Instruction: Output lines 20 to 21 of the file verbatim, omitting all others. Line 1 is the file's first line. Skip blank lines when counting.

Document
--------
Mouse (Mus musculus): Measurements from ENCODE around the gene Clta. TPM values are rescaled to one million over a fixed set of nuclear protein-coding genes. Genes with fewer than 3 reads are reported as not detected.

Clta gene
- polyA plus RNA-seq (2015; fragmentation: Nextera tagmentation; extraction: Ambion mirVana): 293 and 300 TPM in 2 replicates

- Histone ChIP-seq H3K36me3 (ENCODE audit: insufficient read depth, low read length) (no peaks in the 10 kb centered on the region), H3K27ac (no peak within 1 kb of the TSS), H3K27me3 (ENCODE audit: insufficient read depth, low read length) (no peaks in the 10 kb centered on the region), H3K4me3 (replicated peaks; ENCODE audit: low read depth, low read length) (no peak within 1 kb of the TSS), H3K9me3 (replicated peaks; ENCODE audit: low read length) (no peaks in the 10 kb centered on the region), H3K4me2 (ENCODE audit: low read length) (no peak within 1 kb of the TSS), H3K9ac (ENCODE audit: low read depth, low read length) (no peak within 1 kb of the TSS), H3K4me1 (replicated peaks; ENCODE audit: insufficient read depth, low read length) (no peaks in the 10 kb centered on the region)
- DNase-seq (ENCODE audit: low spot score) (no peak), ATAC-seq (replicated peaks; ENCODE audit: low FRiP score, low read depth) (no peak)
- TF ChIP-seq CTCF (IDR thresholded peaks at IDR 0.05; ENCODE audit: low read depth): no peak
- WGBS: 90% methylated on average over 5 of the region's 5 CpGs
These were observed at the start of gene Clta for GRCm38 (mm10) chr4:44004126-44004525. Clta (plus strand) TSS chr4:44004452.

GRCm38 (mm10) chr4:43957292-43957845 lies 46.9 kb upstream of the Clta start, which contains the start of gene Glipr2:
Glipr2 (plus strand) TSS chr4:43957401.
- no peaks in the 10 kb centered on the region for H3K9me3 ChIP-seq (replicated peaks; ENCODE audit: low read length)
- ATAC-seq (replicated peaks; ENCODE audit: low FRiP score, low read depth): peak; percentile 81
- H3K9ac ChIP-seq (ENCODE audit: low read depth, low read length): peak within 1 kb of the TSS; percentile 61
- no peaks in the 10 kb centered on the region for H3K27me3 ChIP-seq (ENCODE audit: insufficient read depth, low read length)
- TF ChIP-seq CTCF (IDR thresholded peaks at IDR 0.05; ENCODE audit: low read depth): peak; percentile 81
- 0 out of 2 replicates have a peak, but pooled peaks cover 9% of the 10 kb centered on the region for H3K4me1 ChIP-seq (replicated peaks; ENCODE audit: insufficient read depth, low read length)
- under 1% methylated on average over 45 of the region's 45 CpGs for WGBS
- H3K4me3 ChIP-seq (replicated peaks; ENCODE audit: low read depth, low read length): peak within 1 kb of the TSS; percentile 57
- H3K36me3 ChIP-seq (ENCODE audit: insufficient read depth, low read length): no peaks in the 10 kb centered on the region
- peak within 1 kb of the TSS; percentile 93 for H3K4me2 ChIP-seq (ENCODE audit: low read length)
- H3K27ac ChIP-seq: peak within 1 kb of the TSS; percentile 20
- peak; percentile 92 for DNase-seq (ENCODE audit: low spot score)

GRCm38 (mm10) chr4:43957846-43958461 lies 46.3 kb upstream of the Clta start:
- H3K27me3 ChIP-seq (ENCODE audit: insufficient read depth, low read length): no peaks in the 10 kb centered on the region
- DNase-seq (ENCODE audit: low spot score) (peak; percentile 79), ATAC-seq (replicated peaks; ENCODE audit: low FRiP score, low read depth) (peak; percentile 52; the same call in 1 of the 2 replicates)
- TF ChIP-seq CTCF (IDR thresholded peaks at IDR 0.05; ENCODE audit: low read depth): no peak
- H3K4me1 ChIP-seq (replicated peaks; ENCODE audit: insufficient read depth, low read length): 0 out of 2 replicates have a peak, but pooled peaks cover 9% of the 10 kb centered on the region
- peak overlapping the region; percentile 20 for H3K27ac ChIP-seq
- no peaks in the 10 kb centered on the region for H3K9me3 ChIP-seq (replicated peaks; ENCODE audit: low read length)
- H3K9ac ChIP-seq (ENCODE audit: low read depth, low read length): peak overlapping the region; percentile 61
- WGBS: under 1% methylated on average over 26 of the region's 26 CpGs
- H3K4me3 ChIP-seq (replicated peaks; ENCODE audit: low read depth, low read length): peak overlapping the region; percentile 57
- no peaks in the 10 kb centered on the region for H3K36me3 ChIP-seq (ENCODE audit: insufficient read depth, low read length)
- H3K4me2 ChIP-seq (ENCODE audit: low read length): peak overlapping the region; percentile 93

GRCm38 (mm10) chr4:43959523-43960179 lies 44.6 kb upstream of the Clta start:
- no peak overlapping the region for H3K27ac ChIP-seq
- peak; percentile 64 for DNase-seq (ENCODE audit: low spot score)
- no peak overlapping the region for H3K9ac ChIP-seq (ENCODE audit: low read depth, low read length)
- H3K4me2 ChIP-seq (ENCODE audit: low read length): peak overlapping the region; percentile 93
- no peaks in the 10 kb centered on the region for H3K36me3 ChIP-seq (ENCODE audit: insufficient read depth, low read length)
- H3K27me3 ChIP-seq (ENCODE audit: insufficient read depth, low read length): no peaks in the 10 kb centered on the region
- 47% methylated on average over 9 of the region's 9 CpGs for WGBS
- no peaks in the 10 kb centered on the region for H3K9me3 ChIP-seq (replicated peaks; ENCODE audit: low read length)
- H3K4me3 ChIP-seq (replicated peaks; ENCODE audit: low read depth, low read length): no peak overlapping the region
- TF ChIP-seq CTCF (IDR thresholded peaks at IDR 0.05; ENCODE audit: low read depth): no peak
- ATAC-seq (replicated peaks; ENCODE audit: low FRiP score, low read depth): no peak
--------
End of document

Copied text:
- peak within 1 kb of the TSS; percentile 93 for H3K4me2 ChIP-seq (ENCODE audit: low read length)
- H3K27ac ChIP-seq: peak within 1 kb of the TSS; percentile 20